I have always been very interested in the endlessly fascinating area of human behaviour. I am curious about what motivates people and why they behave the way they do. However, certain behaviours are difficult to understand and only people who lived and experienced some very challenging behaviours will ever completely understand the internal logic of people demonstrating those behaviours.
Over the years I have worked with both the victims of domestic violence and the abusers. And I have always tried my hardest to attempt to understand why people choose to abuse other people. There are few theories explaining domestic violence. One of them is the ‘learned behaviour’ theory which states that abusive behaviour is often experienced by children who grow up with domestic violence. They might have either witnessed others being abused, or they might have received abuse themselves. And as a consequence, abuse becomes a normal condition of life for them.
So how would an innocent child go on to become an abuser? Well, imagine growing up in the family where you watched one of your parents abusing the other one on a daily basis. You didn’t ask for it to happen and there was nothing you could have done about it. You were just a scared and helpless child. But one day you realized that you had a choice. You could either become the powerless victim who would allow others to treat them badly, or you could become an abuser who is in control and who uses this control to get what he/she wants. What would you choose?
It’s important to stress that it’s not necessarily a conscious decision and not all children who either witnessed abuse or were abused will become abusers themselves.
Another theory describes violence as the result of a loss of control. According to this theory people’s violence is a result of their inability to control their anger and frustration. They have never learned how to deal with their emotions in a healthy way and so they release their negative emotions through the use of violence.
Abusive behaviour can also result from issues, such as impulse control issues, or a drinking or drug problem. Some abusers might also suffer from narcissistic personality disorder, antisocial personality disorder and borderline personality disorder.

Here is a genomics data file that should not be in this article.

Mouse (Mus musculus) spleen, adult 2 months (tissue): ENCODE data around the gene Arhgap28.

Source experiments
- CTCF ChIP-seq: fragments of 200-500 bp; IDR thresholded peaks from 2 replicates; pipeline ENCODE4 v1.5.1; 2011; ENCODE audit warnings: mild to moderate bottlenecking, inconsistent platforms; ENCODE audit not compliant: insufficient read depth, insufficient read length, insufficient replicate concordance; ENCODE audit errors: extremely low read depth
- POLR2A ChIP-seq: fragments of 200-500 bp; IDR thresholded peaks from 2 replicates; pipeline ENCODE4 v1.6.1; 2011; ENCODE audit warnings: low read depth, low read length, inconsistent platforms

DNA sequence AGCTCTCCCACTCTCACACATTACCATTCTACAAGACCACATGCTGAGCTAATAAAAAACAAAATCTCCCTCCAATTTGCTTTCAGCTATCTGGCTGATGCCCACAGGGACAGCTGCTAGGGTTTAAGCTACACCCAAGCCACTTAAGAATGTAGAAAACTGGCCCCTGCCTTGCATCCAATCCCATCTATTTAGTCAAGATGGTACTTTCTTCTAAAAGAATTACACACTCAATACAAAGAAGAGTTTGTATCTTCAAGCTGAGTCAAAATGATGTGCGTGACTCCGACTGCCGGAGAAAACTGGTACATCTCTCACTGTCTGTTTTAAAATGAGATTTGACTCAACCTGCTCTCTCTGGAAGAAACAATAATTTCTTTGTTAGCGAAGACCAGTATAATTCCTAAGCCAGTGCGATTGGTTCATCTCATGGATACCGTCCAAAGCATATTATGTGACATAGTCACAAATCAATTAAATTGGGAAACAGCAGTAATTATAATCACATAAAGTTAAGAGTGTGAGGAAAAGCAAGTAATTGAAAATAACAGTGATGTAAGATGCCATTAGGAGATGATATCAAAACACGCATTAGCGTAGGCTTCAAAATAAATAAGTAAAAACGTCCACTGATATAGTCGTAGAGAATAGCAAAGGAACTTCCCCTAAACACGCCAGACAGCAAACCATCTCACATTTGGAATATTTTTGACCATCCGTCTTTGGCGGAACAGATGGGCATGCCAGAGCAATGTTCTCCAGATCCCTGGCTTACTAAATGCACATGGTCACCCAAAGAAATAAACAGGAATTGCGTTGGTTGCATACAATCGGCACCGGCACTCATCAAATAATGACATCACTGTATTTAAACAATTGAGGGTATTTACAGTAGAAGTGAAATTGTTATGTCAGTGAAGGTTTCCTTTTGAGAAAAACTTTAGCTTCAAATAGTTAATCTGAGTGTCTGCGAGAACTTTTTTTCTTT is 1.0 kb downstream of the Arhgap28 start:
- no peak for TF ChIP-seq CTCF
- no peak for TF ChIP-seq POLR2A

In spite of the dual stereotypes of the violent man and passive woman, it’s crucial to acknowledge the existence of female abusers in our society. However, despite the fact that women also commit serious abuse, it’s predominantly men who receive information from our society that tells them that it is acceptable to control their wives with violence.
Unfortunately, there are still many cultures that think that it is the man’s God-given right to hit a woman. Just look at recent events in Russia where their MPs backed a law reducing the penalties for those convicted of inflicting violence on family members. The aim is to decriminalise a first offense of family violence that does not cause serious harm requiring hospital treatment. Basically, as long as you don’t break your wife’s or children’s bones or cause a concussion, you’re good. And thanks to Russian MPs men are allowed to do it in a name of ‘Russian tradition’, while preserving the ‘tradition of parental authority’. So now imagine growing up in a family where not only your father is telling you that it’s ok to beat women, this belief is also backed up by the law.
Nevertheless, people aren’t their behaviour and abusers can change. Any learned behaviour can be unlearned, as long as abusers are prepared to get beneath the manifested behaviour and deal with the root cause of their behaviour.
They can achieve that with the help of group therapy where abusers are confronted by others on their behaviour. However, not everyone is able to open up in a room full of people and they might prefer individual therapy. There they will be able to express themselves without the interruption of others, however, they will still need to be confronted and held accountable for their behaviour by their therapist. They need to learn to stop justifying their behaviour, acknowledge how they often minimise it and take responsibility for their actions.